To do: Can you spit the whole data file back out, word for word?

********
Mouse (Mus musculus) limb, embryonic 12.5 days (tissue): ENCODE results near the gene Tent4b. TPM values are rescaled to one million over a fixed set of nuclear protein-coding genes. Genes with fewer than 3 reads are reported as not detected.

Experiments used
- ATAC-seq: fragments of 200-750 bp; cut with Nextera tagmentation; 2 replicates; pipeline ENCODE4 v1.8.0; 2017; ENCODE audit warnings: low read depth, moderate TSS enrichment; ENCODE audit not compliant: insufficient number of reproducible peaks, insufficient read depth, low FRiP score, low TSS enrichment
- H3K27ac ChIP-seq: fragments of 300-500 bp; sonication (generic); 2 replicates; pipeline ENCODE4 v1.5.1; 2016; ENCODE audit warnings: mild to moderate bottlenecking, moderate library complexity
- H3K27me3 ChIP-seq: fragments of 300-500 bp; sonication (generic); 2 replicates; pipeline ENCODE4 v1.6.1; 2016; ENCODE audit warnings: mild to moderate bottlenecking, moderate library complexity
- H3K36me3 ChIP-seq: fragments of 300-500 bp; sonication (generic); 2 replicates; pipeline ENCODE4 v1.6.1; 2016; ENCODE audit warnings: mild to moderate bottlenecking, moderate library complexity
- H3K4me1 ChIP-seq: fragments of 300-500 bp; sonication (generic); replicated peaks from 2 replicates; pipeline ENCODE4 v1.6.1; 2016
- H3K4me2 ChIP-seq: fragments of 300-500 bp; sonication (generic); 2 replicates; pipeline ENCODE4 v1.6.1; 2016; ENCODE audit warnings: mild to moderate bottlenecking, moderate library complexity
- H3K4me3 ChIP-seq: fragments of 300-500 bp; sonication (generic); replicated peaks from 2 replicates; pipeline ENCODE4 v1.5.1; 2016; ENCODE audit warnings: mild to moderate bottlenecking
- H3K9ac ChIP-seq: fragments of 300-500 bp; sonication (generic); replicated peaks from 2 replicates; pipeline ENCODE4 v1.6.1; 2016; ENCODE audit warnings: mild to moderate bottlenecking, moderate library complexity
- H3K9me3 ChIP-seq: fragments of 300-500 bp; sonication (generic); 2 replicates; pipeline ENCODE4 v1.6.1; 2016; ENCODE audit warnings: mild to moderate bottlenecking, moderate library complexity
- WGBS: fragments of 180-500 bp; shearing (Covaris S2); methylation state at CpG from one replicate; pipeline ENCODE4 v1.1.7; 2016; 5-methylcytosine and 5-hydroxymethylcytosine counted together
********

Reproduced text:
Mouse (Mus musculus) limb, embryonic 12.5 days (tissue): ENCODE results near the gene Tent4b. TPM values are rescaled to one million over a fixed set of nuclear protein-coding genes. Genes with fewer than 3 reads are reported as not detected.

Experiments used
- ATAC-seq: fragments of 200-750 bp; cut with Nextera tagmentation; 2 replicates; pipeline ENCODE4 v1.8.0; 2017; ENCODE audit warnings: low read depth, moderate TSS enrichment; ENCODE audit not compliant: insufficient number of reproducible peaks, insufficient read depth, low FRiP score, low TSS enrichment
- H3K27ac ChIP-seq: fragments of 300-500 bp; sonication (generic); 2 replicates; pipeline ENCODE4 v1.5.1; 2016; ENCODE audit warnings: mild to moderate bottlenecking, moderate library complexity
- H3K27me3 ChIP-seq: fragments of 300-500 bp; sonication (generic); 2 replicates; pipeline ENCODE4 v1.6.1; 2016; ENCODE audit warnings: mild to moderate bottlenecking, moderate library complexity
- H3K36me3 ChIP-seq: fragments of 300-500 bp; sonication (generic); 2 replicates; pipeline ENCODE4 v1.6.1; 2016; ENCODE audit warnings: mild to moderate bottlenecking, moderate library complexity
- H3K4me1 ChIP-seq: fragments of 300-500 bp; sonication (generic); replicated peaks from 2 replicates; pipeline ENCODE4 v1.6.1; 2016
- H3K4me2 ChIP-seq: fragments of 300-500 bp; sonication (generic); 2 replicates; pipeline ENCODE4 v1.6.1; 2016; ENCODE audit warnings: mild to moderate bottlenecking, moderate library complexity
- H3K4me3 ChIP-seq: fragments of 300-500 bp; sonication (generic); replicated peaks from 2 replicates; pipeline ENCODE4 v1.5.1; 2016; ENCODE audit warnings: mild to moderate bottlenecking
- H3K9ac ChIP-seq: fragments of 300-500 bp; sonication (generic); replicated peaks from 2 replicates; pipeline ENCODE4 v1.6.1; 2016; ENCODE audit warnings: mild to moderate bottlenecking, moderate library complexity
- H3K9me3 ChIP-seq: fragments of 300-500 bp; sonication (generic); 2 replicates; pipeline ENCODE4 v1.6.1; 2016; ENCODE audit warnings: mild to moderate bottlenecking, moderate library complexity
- WGBS: fragments of 180-500 bp; shearing (Covaris S2); methylation state at CpG from one replicate; pipeline ENCODE4 v1.1.7; 2016; 5-methylcytosine and 5-hydroxymethylcytosine counted together